This is a work of fiction, a short story of 780 words.
Neil eventually realised he couldn’t move. He knew that he had been asleep, but was unsure for how long. His arms felt dead. Raised up above his head for so long, the blood had drained out of them, and they almost didn’t seem to be there. He looked up to check that they still were, but the mask over his eyes made him unable to see anything.
Trying to move his legs off the bed, it soon became clear that they were stuck fast. A soreness around his ankles indicated that something was holding them tightly in place. No point calling for help, as there was something in his mouth that forced him to breathe through his nose. There was that headache too, one of those that felt like it wasn’t going to go away soon.
Neil tried to shift the weight from his buttocks, with no success. He would dearly love to be able to move just a little, as he felt flattened out against the bed. It was still a bed he was lying on, at least he was certain of that. And he could move his head, but there seemed little point, when he couldn’t see anything. The thing in his mouth was making him very thirsty, and his tongue felt swollen too. He wiggled his toes, trying to get some feeling back into his feet. That seemed to work. He tried the same with his fingers, but nothing happened.
No point getting into a panic. Neil was a reasonable man, known to be calm and logical in approach. He would think. It was definitely daytime, of that he was sure. Something about his senses just told him that. Then again, that would mean he had been there for more than ten hours. That didn’t seem possible.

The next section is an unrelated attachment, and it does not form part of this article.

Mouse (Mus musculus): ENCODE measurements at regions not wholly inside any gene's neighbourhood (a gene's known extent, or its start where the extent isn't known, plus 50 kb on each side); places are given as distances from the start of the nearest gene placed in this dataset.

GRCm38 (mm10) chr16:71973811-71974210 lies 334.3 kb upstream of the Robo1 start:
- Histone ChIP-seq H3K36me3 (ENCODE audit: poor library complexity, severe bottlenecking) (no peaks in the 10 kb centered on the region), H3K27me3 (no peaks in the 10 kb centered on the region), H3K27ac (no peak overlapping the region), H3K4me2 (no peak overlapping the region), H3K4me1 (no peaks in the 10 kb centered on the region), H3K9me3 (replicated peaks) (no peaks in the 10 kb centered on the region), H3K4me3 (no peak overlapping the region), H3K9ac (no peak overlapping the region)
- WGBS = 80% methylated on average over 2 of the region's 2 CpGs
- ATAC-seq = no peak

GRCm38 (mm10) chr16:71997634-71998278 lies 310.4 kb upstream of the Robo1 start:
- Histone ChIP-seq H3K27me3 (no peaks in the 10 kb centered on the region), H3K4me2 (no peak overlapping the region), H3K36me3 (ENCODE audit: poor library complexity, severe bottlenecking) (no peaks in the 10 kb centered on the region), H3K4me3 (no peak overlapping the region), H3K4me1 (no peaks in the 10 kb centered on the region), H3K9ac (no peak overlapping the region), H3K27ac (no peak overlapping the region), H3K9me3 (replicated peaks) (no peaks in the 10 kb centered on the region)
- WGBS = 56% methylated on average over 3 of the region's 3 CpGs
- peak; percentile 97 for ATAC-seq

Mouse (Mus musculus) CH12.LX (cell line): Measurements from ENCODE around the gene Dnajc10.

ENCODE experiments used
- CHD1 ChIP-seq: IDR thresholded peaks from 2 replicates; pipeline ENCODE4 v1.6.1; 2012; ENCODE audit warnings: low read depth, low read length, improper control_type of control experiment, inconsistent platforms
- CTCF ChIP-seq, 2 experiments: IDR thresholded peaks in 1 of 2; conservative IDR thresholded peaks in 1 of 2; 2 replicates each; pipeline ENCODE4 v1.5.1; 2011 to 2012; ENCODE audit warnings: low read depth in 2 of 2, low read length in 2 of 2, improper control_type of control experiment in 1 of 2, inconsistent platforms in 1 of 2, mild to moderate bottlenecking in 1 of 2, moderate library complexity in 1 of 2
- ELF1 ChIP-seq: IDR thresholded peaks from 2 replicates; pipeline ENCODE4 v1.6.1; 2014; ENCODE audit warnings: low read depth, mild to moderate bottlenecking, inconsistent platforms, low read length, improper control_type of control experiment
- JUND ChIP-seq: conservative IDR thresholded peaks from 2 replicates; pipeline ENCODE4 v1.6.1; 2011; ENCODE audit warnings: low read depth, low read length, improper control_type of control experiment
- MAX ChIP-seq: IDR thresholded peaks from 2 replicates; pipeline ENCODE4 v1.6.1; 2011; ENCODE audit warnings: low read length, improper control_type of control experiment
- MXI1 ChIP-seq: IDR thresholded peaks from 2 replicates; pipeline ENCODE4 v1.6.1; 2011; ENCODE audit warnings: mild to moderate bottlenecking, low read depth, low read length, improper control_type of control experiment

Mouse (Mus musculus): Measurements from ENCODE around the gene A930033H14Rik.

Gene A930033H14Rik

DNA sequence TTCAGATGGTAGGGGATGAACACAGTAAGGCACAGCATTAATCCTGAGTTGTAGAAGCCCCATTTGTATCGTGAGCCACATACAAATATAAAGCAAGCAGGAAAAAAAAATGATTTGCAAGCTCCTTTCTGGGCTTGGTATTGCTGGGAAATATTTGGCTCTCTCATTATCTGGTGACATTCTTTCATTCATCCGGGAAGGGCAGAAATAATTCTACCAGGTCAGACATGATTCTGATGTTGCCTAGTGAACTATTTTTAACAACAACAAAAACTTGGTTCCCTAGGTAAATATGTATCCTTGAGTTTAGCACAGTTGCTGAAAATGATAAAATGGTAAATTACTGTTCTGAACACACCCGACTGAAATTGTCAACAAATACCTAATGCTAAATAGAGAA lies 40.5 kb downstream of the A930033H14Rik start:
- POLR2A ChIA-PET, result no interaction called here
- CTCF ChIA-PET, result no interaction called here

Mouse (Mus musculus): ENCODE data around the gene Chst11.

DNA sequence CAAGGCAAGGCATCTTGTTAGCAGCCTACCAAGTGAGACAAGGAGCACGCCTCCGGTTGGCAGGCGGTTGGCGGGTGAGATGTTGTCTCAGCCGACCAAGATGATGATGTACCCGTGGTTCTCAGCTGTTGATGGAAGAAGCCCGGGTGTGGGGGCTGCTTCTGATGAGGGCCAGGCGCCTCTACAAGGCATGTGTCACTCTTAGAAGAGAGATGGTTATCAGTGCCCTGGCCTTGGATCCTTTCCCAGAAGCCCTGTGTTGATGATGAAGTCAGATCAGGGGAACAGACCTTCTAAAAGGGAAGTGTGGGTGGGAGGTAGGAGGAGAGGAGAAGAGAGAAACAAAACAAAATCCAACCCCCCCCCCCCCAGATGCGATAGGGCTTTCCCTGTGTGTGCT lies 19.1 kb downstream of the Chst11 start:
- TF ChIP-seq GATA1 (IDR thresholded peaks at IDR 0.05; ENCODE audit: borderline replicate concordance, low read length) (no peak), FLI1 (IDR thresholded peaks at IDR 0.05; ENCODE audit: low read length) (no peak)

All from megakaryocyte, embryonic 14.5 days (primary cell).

What if nobody came? He could just lie there forever, or at least until his body was found. Work wouldn’t miss him, as he was on holiday until next week. His wife wouldn’t miss him, as he had told her he was on a business trip until next week. In fact, no-one knew where he was. There was something ironic about that, and he would have chuckled, were it not for whatever was in his mouth.
There was a muffled sound from somewhere. Perhaps it was a door closing. It sounded something like that, but it could have been anything really. Then footsteps, he was sure about that. You can’t mistake footsteps in hard shoes. A slight rush of air, and the definite presence of someone else in the room. He wasn’t sure what to do, how to respond. At best, he could make a gurgling noise, but he decided not to. Better to retain some dignity.
The mask was pulled off, and the light flooded in. At first it was hard to see, but as his eyes adjusted, he looked around. His legs were held by some straps that disappeared under the foot of the bed. Looking up at his shoulder, there were his lifeless arms, also secured by thick straps wound tightly around the slatted wooden headboard. Some contraption was on his chest, and even more straps led from that, tying his body down hard to the bed. Swirling his eyes down to look below his nose, he could see some sort of leather gag, fastened hard around his face.
Then the woman leaned over him. She wore far too much make-up, and her hair was stiff with lacquer. A cigarette was clamped between her lips, and it bobbed up and down as she spoke. “Do you want the gag out now?” Neil nodded, suddenly beginning to remember. It was a relief to be able to breathe properly again, and he flicked his tongue around his mouth, and over his lips. The woman leaned in again, tipping a plastic bottle of water so he could drink from it. When he had quenched his thirst, she placed it on a table beside the bed.
She sat herself in the occasional chair a few feet away, and looked across in a scornful, disinterested fashion. The cigarette almost hit her on the nose as she started talking again. “So, do you want me to untie you?” Neil didn’t hesitate with his reply. “I think I will be alright for a while yet, thanks.” He was very polite. She shrugged her shoulders, and stood to walk over to the bed. Placing the gag back in his mouth, she reached up and pulled the mask back down over his eyes.
As she closed the door behind her, she waved a hand nonchalantly in the air.
“It’s your money, honey. See you in a few hours.”